Prince Andrew, Duke of York

Prince Andrew Defends Sovereign Wealth Funds

May 23, 2008 09:32 AM
by Anne Szustek
An investment vehicle often used by the oil states of the Gulf draws criticism in Europe and America for a relative lack of transparency.

30-Second Summary

Speaking on the sidelines at the World Economic Forum this week, Prince Andrew, the U.K. special representative for international trade and investment, said “I do not believe there is a problem with the way that SWFs are managed or run.”

SWFs are investment tools used by governments to preserve investment funds. They have been in use since the 1950s as a way to hedge national coffers against economic downturns.

Yet with the steep rise in oil prices over the past 18 months, SWFs have come under fire for what some see as opacity in investments by petrodollar economies. According to the International Monetary Fund, the world’s largest users of SWFs are “the United Arab Emirates, Norway, Saudi Arabia, China, Kuwait and Russia”—all countries with significant petroleum deposits.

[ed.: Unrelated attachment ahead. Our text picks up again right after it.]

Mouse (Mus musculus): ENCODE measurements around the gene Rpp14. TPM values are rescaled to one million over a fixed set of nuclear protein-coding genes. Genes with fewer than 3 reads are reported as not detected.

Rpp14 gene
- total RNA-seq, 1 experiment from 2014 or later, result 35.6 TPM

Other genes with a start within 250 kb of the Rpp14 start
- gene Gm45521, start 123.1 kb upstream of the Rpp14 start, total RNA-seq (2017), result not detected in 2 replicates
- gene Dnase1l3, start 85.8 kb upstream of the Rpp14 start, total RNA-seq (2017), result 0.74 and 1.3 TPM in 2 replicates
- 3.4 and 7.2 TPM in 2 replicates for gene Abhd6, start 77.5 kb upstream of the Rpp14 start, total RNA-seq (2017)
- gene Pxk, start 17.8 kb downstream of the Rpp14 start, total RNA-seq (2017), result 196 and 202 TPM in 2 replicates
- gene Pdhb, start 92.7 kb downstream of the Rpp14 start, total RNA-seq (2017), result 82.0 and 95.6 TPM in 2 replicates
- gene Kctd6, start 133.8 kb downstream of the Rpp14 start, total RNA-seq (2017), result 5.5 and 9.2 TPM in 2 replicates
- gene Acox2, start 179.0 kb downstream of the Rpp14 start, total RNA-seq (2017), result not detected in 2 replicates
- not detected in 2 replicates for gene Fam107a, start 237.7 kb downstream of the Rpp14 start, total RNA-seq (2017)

The total global value of SWFs currently stands at some $2–3 trillion, but this number is expected to rise to some $6 trillion to $10 trillion over the next five years.

Oil economies, particularly those in the oil-based economies of the Gulf, eager to diversify their investments, have been buying up assets of Western companies. The two richest emirates of the UAE—Abu Dhabi and Dubai—have some $5 billion a week to spend on foreign investments. The world’s largest SWF, the Abu Dhabi Investment Authority, bought a $7.5 billion stake in Citibank last November.

Some Western companies welcome the injections of capital, especially during the current credit crunch. But some fear political motives may be an underlying factor, and are backing protectionist measures.

Headline Link: ‘Duke of York Slams Protectionism Towards Sovereign Wealth Funds’

Video: ‘Corporate Advisory Insight: Sovereign Wealth Funds’

Background: Recent acquisitions by Gulf SWFs; internal economic developments

Opinion & Analysis: SWFs becoming clearer under scrutiny

Reference: Brief economic history of the UAE; investing guide


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